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Building Culture

Ernst May and the New Frankfurt am Main Initiative, 1926–1931


Susan R. Henderson

This book is a history of the initiative, its projects and actors, notably the architect and planner Ernst May, and its achievements, set within the turbulent context of the Weimar decade. It chronicles its many accomplishments: the construction of housing settlements, innovations in construction and materials, the parks and garden colonies program, innovations in school, medical facility and church design, reforms in woman’s sphere, and a crafting of New Life culture. It examines the New Frankfurt am Main in light of the social and political debates that shaped it and the works it produced, and describes the relationship of work and theory to contemporary reform movements. Finally, the narrative underscores the gulf between the idyll of modernity and the political and social realities of life in a Germany on the brink of collapse.


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Epigraph xvi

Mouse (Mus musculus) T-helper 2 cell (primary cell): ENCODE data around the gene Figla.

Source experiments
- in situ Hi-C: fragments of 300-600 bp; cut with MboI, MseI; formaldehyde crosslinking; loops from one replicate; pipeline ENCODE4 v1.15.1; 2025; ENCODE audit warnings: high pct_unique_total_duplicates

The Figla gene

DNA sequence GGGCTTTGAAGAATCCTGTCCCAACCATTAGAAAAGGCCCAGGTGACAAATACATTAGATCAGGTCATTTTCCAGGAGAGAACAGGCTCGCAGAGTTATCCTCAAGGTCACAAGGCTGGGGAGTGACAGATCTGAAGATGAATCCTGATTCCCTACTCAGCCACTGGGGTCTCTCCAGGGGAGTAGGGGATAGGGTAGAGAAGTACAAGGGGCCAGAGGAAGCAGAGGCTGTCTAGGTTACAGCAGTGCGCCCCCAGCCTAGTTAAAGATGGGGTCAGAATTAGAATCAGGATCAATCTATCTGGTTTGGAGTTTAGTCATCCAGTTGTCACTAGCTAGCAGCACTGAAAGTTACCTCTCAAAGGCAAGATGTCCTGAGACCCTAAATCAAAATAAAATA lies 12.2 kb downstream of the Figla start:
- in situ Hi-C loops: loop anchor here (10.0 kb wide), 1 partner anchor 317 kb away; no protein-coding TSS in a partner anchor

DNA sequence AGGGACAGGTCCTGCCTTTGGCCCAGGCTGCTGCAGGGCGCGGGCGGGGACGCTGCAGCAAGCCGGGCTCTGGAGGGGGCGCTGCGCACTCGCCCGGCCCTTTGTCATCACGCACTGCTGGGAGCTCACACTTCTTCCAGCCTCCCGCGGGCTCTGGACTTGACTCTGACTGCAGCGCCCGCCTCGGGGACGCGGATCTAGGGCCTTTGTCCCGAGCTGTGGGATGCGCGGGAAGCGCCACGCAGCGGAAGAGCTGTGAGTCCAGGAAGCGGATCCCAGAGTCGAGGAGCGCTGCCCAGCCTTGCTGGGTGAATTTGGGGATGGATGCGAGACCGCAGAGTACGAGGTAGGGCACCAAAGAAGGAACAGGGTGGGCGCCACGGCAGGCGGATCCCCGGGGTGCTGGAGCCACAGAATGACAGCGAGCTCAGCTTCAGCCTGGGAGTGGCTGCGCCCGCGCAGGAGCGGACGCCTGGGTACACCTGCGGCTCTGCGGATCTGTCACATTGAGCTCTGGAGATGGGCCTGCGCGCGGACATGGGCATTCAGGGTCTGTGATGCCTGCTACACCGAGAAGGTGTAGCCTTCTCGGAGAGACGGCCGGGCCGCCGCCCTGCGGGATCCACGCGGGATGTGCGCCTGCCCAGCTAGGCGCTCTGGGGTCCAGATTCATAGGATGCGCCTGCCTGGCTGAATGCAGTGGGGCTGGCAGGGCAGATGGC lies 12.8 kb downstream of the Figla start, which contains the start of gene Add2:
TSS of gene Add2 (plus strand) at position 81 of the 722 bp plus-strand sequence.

Epigraph My goal went far beyond what was then generally considered the duty of an urban designer: the image of the New Life, one of harmonic consistency, pressed upon my imagination with irresistible force . . .1 —Ernst May, 1963 In one of the most publicized images of the program called the “New Frankfurt” (1926–1931), a husband and wife relax on the roof terrace of their apartment in Bruchfeldstrasse. (0.01) Young and childless, they while away their leisure time, a freedom achieved with the establishment of the eight-hour day only eight years before this photo of 1927. One imagines that it is a Sunday that finds them not at church, but reading the newspapers in luxurious privacy. They are clearly work- ing people and urbanites. She exhibits the style of the New Woman, with her bobbed hair, loosely-fitted clothing and short skirt. Though there was little land near the factories of the Hoechst paint manufacturies for the construction of a garden suburb, the terrace of their new home is awash in sparkling sunlight and clean air, those ubiquitous life-giving elements that inhabit the poetic of so many major landmarks of modern architecture, from Duiker and Bijvoet’s Zonnenstraal sanatorium to Le Corbusier’s pastoral, the Villa Savoye. The “New Life” (“Neue Leben”) portrayed here was a chief promise of the Weimar Republic, a “third way” solution to the turmoil of the previous decade; a boon its citizens for having survived the war, years of deprivation and political crises. Both slogan and campaign, the...

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